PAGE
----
While writing the book Pioneers of Digital, we were lucky to meet some of the brightest minds in the digital industry and have them reflect on their successes. As they told us their stories, often the very first time they'd even thought about their achievements, we were able to build up a picture of what lessons can be learned from people at the very start of the Web as we know it.
In this excerpt, June Cohen from TED, who had had an impressive career at Stanford & Hotwired already before she sat down with Chris Anderson to discuss what was the start of an incredible journey towards nearly one billion video views, tells us about that meeting and how the TED Conference began opening itself "up to the world."
Up To the World
Cohen had been attending the TED Conference since 1998. The conferences were held annually in Northern California, and she describes being 'in heaven' when she attended them because she could go to one place and hear from the best teachers in the world on a broad range of topics, one after another. 'I've always had a really wide set of interests, and TED is the perfect place for polymaths. You really get to feed your hunger for learning.'
In other words, it was another natural fit for someone who was hopelessly interested in everything.
2005 was the first year she hadn't signed up and bought one of the $2,000 seats. Chris Anderson, who had taken over the running of the conference a couple years before, had noticed she wasn't on the attendee list and suggested they meet. The two had struck up an email acquaintance over the years: 'I was always sending Chris speaker suggestions (This is a very common thing among TED attendees; we all feel some ownership over the program!) and it turned out we had very similar ideas and interests.'
During the meal, Anderson let her know he'd been thinking of opening TED up to the world. Previously an elite event founded by Richard Saul Wurman and Harry Marks in 1984, TED had been for many years a small exclusive affair. 'It was a closed system. What happened at TED stayed at TED.' But Anderson had purchased TED with his foundation, and turned it into a nonprofit; now he wanted 'to open TED up to the world.'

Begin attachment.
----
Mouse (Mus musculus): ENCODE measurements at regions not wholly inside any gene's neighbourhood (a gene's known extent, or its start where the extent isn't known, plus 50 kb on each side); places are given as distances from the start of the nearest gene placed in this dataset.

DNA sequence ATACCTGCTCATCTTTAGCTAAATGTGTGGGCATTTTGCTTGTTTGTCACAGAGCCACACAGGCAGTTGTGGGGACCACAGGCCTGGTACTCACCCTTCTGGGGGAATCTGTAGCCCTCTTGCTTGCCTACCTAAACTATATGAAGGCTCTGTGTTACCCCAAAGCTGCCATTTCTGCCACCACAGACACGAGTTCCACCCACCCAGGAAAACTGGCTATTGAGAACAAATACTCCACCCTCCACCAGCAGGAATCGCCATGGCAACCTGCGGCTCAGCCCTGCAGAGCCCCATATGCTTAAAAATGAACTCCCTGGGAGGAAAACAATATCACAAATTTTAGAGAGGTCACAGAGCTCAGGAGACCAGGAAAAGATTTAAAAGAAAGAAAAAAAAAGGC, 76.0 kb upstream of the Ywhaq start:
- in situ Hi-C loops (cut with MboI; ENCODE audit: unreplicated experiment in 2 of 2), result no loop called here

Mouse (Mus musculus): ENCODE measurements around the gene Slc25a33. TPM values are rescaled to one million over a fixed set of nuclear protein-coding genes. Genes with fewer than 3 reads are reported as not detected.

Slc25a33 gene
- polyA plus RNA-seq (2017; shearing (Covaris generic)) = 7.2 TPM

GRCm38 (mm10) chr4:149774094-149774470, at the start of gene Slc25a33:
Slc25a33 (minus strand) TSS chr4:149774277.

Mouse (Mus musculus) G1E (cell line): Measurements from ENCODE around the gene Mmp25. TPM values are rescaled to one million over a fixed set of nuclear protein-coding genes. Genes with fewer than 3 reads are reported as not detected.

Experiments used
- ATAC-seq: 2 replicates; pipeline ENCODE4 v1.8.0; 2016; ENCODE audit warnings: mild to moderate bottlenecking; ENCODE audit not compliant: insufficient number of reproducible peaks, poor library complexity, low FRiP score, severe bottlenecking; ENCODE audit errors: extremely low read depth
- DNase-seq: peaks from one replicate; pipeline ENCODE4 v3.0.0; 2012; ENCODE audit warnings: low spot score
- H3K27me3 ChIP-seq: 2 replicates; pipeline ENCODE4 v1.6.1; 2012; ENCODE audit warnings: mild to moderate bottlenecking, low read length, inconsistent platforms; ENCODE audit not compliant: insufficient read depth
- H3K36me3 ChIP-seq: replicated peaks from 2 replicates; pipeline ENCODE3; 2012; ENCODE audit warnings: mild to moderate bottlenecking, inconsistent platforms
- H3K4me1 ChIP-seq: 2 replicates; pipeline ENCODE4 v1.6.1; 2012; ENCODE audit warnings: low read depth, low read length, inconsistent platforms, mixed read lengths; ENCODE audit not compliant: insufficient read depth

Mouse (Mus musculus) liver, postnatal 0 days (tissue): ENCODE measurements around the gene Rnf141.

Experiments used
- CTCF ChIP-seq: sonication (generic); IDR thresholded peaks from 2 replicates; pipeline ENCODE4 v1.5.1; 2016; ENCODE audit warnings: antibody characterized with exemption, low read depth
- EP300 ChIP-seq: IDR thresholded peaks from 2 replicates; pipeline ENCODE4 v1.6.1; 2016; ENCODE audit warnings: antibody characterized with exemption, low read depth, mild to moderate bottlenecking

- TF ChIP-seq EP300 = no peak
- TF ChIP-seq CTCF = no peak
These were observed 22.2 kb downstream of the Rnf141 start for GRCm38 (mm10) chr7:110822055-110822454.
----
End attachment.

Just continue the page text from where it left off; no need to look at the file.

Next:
'At that first breakfast, Chris shared with me some of his vision for the conference. He wanted TED to have a broader role in the world. And one way he wanted to do this was by making the talks accessible to a wider audience. I found that such an inspiring vision, as well as a risky one: It wasn't clear that you could open TED up, and still retain the magic that made it what it was. It was a courageous idea! And in the seven years I've worked for Chris, I've never seen him back away from that vision. He's been bold, unapologetic, consistent and generous in his determination to spread ideas.'
The result of that breakfast was a job offer. Anderson asked Cohen to help him run the speaker program and pursue his idea of bringing TED out into new media, beginning with television. But TV proved a non-starter. 'At that time, networks just weren't interested in TEDTalks, as we envisioned them. The talks were such a departure from typical television content that they couldn't imagine them succeeding on TV. When the BBC told me that TEDTalks were too intellectual for them, I realized it was time to change strategies.'
Packaging Up for the Web
The answer, of course, lay in Cohen's past. One of TED's sponsors - Cohen remembers it was Chris Fawcett of Sony -- had suggested that one way to initially finance the television series might be by packaging up the talks for the web and releasing them as podcasts. This made intuitive sense to Cohen: The web would allow for a global audience, free access and easy sharing - all qualities that would help further the mission. And the moment seemed right: Online video was just taking off, and the buzz about podcasting was building. In the autumn of 2005, Anderson and Cohen decided to take the leap and launch TEDTalks on the web.
The move happened to coincide with the launch of the fifth-generation iPod by Apple, which included a video screen. YouTube was still in its nascent stage, and online video was starting to play a more and more important role on the Internet. In hindsight, the conditions may seem perfect. But at the time, 'almost no one I knew thought TEDTalks could succeed. Taped lectures just didn't scream "big idea" to anyone.' The potential audience seemed very small. And could a camera truly capture the magic of the live event?
For the talks to succeed, Cohen knew they would have to be expertly filmed and edited by someone who understood the constraints of the online environment. So she hired an old friend, Jason Wishnow, whom she believed to be the smartest person in the industry when it came to online video. (Wishnow had created one of the first online video sites in 1996, and was himself an accomplished film director.) Together, they set about working on best practices for editing for the small screen so the talks would have maximum impact on the viewer.
Cohen and Wishnow were convinced they could capture the power of the talks they so believed in. If they could film them correctly and bring 'the lens of modern filmmaking to the process of bringing them online,' they felt they could succeed...
The book is available now on Amazon and Kindle: Pioneers of Digital: Success Stories from Leaders in Advertising, Marketing Search and Social Media.
Mel Carson is founder of Seattle based digital consultancy Delightful Communications and his co-author is Professor Paul Springer is Head of Research at Buckinghamshire New University in the UK